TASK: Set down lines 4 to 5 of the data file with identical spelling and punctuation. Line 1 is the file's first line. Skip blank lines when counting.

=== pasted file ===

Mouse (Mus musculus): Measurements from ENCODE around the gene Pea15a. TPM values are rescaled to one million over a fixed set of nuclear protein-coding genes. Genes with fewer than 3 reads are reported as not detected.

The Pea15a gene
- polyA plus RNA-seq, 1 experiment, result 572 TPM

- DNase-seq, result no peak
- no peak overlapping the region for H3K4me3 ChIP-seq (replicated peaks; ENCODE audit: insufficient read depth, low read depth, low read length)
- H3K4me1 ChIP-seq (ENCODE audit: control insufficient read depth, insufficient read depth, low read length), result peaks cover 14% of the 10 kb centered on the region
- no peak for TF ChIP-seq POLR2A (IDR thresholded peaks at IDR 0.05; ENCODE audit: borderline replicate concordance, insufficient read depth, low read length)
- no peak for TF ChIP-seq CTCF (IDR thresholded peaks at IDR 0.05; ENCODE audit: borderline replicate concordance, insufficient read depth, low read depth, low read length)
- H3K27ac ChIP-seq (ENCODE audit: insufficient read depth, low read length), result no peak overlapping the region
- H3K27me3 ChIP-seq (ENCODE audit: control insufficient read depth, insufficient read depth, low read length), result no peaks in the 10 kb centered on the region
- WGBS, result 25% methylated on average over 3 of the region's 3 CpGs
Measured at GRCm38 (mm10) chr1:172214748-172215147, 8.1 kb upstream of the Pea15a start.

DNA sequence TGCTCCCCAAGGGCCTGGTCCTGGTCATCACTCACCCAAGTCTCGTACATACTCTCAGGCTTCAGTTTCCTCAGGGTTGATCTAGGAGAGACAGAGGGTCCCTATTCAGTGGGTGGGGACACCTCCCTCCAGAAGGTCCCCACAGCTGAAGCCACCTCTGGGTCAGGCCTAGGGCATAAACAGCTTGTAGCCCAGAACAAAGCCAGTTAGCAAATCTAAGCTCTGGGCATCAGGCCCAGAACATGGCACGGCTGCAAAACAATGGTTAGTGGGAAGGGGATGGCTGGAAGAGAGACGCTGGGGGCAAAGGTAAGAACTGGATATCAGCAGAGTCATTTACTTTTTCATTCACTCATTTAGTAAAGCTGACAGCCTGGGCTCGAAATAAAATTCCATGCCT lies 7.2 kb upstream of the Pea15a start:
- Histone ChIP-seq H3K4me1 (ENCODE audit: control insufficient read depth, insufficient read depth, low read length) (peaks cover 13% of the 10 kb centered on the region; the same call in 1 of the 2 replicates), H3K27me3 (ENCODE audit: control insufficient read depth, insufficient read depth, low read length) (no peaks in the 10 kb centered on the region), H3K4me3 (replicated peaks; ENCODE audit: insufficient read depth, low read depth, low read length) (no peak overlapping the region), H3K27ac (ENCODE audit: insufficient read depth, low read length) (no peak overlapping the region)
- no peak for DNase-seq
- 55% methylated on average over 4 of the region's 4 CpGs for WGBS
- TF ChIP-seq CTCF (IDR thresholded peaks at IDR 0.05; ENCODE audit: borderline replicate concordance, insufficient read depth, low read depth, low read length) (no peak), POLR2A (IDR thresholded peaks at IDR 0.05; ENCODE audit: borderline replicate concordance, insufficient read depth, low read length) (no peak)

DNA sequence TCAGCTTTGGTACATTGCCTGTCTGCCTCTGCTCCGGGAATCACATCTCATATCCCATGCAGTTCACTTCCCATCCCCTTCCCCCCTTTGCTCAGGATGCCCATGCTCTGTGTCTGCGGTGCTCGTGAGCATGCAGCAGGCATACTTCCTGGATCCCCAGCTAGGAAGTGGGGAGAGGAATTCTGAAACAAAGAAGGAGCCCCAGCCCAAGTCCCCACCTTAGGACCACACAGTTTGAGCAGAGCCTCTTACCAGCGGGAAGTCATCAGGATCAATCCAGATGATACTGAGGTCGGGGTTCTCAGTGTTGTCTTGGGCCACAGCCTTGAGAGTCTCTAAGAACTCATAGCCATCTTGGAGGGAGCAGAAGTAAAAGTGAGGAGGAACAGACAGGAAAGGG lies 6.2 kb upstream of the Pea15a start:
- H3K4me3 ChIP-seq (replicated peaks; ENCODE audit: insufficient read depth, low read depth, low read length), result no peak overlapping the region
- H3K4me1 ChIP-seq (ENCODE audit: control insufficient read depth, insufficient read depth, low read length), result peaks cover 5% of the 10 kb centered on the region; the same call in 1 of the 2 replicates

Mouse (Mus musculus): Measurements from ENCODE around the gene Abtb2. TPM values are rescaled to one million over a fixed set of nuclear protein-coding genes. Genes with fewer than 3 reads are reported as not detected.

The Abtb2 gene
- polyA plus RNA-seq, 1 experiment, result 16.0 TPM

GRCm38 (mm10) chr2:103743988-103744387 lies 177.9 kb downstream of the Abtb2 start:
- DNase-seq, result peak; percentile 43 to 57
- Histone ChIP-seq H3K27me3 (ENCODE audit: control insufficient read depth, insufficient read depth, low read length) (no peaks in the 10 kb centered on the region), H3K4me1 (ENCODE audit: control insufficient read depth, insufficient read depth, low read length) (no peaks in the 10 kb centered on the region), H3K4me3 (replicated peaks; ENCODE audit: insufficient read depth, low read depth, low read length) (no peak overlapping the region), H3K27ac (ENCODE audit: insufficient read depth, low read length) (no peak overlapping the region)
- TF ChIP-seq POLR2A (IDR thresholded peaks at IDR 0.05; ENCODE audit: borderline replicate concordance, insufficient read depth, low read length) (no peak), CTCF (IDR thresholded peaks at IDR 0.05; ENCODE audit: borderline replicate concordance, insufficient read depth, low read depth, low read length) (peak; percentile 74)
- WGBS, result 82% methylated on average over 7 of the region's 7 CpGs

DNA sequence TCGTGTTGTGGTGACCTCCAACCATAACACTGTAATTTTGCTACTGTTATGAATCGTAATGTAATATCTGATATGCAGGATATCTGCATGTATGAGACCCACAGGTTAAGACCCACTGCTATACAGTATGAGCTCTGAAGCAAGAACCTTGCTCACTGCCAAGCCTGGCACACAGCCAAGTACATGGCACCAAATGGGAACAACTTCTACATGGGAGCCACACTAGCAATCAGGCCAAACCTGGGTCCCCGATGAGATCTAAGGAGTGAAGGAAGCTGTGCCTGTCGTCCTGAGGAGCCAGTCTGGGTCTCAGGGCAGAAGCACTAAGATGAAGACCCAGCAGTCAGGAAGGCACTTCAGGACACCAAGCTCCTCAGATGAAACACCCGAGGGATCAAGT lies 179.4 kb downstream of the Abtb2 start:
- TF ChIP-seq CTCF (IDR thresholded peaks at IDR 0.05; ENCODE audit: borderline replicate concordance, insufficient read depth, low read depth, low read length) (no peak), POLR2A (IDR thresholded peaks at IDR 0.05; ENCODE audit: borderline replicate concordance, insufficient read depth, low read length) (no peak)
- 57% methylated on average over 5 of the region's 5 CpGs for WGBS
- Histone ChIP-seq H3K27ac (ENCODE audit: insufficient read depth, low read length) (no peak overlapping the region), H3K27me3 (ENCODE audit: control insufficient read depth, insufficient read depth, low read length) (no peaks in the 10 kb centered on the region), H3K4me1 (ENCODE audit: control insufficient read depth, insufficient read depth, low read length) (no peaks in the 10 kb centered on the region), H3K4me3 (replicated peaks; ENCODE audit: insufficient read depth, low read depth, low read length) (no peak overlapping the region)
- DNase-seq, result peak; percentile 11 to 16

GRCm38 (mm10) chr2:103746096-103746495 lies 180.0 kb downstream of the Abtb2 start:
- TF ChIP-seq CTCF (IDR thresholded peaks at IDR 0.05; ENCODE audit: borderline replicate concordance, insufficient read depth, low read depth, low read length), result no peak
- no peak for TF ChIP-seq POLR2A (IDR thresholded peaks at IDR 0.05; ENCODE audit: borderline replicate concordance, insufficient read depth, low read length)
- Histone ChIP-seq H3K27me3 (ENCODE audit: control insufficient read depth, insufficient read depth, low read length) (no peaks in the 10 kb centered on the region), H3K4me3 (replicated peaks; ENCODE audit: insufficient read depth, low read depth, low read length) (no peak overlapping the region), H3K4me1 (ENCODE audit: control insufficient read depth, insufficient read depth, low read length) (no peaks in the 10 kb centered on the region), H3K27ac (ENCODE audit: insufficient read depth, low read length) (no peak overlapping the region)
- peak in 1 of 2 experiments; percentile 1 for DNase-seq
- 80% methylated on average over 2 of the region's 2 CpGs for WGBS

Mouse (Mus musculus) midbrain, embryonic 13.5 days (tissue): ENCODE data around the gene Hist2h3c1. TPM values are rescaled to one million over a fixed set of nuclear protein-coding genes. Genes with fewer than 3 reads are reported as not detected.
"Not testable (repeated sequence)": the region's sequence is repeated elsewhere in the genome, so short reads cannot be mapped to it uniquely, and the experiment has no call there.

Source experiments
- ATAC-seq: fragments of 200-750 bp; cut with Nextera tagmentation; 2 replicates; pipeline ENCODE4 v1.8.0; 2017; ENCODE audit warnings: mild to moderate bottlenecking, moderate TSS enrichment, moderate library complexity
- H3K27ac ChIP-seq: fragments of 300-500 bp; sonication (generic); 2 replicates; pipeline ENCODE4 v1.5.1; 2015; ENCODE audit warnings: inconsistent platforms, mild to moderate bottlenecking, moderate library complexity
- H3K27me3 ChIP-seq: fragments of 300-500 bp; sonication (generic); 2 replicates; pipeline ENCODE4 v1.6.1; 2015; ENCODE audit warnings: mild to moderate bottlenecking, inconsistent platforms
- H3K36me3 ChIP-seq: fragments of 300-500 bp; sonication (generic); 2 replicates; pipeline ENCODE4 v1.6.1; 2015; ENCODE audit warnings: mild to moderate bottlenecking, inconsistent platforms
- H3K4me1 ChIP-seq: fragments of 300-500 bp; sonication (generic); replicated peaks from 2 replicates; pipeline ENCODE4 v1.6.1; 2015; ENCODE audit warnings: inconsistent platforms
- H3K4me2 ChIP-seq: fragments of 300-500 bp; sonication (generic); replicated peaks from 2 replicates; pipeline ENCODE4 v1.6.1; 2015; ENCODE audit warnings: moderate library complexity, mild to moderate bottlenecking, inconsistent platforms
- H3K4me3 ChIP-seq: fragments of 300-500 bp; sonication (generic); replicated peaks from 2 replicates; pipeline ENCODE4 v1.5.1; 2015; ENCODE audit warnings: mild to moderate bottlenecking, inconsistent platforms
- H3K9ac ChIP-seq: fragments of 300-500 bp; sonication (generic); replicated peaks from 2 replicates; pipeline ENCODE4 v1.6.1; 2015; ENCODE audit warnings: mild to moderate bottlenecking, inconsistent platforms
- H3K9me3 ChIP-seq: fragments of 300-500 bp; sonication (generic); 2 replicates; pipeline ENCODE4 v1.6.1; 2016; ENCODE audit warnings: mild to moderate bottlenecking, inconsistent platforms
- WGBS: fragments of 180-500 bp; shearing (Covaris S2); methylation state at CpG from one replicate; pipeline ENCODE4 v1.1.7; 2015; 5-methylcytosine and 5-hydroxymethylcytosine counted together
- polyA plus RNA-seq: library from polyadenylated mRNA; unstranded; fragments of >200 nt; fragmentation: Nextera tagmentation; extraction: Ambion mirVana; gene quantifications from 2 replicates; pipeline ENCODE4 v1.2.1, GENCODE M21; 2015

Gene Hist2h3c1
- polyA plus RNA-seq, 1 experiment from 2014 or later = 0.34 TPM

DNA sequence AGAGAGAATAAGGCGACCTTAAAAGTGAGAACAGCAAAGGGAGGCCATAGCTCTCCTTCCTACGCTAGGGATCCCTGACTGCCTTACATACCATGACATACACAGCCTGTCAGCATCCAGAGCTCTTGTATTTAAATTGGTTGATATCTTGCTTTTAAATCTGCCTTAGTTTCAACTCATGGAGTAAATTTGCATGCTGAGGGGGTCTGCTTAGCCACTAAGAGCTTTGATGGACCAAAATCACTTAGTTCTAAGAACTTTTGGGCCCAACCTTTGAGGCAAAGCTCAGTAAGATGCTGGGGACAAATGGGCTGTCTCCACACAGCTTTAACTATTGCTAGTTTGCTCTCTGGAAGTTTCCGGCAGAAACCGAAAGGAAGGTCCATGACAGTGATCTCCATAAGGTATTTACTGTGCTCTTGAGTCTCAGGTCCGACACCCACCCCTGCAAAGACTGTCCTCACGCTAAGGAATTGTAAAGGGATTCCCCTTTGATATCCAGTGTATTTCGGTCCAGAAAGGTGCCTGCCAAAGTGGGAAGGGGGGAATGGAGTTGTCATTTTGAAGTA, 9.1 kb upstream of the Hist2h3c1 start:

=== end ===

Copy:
- DNase-seq, result no peak
- no peak overlapping the region for H3K4me3 ChIP-seq (replicated peaks; ENCODE audit: insufficient read depth, low read depth, low read length)